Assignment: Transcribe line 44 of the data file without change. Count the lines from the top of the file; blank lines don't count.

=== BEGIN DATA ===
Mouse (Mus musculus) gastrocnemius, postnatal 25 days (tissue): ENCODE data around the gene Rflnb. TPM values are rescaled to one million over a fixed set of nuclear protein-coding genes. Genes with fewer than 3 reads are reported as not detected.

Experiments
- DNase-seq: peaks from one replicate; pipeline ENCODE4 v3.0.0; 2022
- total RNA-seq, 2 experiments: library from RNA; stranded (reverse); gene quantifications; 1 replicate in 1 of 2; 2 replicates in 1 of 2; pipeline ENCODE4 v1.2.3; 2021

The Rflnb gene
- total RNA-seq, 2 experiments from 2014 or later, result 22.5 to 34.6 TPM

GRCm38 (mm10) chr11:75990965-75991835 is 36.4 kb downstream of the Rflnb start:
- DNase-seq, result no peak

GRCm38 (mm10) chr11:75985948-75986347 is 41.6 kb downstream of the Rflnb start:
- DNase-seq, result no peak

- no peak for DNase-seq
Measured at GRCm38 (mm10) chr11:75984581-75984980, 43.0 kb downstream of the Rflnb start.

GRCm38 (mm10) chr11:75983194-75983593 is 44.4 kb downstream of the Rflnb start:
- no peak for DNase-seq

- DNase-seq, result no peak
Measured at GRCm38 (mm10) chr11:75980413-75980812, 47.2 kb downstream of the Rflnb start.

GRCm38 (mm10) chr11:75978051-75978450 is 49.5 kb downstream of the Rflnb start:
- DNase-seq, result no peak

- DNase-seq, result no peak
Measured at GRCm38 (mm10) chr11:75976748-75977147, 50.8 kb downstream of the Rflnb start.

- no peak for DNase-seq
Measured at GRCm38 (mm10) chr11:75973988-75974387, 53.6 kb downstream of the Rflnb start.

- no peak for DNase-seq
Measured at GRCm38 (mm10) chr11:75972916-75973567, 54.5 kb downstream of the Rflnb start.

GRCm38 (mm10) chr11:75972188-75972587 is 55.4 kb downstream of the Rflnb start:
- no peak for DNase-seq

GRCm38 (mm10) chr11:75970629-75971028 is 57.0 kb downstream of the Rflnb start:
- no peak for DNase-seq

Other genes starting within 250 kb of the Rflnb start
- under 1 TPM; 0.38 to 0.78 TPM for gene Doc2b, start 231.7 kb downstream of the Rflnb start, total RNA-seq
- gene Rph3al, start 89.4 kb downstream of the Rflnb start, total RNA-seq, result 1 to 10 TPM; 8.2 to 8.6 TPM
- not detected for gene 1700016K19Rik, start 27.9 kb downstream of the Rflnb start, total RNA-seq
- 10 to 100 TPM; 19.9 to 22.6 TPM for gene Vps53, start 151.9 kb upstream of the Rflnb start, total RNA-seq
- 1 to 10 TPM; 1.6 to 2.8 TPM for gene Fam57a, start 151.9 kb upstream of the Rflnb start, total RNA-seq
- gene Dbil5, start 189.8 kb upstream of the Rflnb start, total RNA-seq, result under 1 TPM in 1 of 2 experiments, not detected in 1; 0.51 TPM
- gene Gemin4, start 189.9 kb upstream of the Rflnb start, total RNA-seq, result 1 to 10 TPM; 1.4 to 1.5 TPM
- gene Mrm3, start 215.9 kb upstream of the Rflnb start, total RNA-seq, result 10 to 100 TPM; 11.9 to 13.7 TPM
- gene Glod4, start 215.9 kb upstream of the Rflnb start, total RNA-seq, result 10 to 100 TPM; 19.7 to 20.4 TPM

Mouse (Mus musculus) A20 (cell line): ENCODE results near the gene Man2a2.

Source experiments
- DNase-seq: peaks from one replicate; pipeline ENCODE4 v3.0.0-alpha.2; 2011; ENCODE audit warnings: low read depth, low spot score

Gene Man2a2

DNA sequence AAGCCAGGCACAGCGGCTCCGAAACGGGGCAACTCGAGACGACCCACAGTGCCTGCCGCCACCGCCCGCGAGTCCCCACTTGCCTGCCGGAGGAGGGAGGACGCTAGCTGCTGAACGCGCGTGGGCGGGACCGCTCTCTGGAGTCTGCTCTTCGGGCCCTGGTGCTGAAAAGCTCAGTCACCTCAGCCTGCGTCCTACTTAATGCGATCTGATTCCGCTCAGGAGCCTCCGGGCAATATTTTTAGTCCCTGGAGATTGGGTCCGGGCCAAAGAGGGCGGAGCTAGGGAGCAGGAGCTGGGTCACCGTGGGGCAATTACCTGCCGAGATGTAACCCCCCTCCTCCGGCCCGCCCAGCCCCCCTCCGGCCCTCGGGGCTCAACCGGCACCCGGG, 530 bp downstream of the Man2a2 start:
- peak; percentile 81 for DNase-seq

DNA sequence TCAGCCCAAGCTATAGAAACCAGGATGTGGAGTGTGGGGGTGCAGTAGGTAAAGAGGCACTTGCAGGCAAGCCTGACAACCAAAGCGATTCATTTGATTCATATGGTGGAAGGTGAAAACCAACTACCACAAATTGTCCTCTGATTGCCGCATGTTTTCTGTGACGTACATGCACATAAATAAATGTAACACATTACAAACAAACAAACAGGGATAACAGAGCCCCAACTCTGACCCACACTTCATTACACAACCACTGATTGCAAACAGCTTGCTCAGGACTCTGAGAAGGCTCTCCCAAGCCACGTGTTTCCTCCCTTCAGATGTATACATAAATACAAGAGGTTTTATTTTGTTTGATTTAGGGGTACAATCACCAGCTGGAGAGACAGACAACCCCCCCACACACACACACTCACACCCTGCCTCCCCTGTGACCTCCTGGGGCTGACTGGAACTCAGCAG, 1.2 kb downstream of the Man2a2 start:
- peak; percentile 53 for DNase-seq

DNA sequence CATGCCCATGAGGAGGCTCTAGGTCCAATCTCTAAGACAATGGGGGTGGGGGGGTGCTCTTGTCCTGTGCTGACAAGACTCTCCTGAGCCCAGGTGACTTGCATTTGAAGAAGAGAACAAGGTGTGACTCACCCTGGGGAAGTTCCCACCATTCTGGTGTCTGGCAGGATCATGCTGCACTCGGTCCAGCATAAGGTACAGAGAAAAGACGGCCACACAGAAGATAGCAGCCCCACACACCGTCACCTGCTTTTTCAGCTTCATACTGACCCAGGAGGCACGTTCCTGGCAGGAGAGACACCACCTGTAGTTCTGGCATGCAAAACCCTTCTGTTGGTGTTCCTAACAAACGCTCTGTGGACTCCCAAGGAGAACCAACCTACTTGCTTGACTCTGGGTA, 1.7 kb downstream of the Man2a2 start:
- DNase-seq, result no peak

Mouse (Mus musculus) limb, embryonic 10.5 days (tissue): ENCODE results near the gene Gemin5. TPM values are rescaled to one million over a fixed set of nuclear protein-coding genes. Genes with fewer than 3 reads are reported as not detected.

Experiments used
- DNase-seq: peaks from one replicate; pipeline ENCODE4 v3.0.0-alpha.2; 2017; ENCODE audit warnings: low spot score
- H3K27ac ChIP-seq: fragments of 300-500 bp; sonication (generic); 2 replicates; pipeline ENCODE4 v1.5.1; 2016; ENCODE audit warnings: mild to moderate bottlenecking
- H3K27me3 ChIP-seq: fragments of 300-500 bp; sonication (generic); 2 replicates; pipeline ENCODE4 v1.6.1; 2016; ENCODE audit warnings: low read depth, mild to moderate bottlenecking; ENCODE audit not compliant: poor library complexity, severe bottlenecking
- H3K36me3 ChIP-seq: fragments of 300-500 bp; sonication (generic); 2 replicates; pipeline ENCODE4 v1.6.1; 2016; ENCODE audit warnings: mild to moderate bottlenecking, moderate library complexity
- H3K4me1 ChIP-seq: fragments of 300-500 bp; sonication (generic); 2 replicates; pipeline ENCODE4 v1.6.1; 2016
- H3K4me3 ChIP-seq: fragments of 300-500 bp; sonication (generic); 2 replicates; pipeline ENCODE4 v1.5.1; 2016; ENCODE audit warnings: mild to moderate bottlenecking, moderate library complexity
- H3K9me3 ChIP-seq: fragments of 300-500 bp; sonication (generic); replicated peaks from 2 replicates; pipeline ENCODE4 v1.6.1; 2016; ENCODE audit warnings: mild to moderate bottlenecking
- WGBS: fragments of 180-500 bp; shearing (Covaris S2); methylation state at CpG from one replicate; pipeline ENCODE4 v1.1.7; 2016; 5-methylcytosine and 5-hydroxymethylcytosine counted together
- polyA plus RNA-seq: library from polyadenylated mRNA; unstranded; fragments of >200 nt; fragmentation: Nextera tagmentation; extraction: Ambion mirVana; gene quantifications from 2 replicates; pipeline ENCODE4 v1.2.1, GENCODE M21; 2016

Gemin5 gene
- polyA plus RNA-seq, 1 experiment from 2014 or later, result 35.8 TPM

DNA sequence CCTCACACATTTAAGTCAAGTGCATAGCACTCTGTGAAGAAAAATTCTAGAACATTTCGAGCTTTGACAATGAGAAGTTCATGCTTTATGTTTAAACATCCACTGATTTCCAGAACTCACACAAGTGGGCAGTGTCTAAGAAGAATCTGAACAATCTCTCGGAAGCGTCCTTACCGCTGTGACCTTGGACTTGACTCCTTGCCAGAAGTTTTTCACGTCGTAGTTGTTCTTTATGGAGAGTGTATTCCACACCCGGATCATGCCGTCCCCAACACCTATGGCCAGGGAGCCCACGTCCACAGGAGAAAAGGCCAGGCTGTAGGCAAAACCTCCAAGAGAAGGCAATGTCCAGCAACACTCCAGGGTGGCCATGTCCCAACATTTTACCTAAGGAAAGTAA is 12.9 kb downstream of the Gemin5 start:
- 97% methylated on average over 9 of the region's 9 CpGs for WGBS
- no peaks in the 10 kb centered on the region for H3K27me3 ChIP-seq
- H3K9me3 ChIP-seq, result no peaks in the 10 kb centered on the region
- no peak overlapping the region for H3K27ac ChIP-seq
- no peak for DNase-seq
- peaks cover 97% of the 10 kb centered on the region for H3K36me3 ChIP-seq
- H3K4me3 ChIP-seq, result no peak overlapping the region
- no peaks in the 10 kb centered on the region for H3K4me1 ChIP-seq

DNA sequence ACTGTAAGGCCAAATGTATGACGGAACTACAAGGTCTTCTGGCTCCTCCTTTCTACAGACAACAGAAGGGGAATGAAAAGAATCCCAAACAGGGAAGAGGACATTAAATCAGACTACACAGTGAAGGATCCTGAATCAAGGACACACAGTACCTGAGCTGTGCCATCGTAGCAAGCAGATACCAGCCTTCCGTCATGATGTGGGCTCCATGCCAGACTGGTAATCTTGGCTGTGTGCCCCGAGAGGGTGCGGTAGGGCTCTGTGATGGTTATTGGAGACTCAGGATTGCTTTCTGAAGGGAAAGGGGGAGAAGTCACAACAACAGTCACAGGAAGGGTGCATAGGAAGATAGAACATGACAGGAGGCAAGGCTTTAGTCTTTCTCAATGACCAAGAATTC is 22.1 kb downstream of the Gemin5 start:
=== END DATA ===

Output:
- peak; percentile 81 for DNase-seq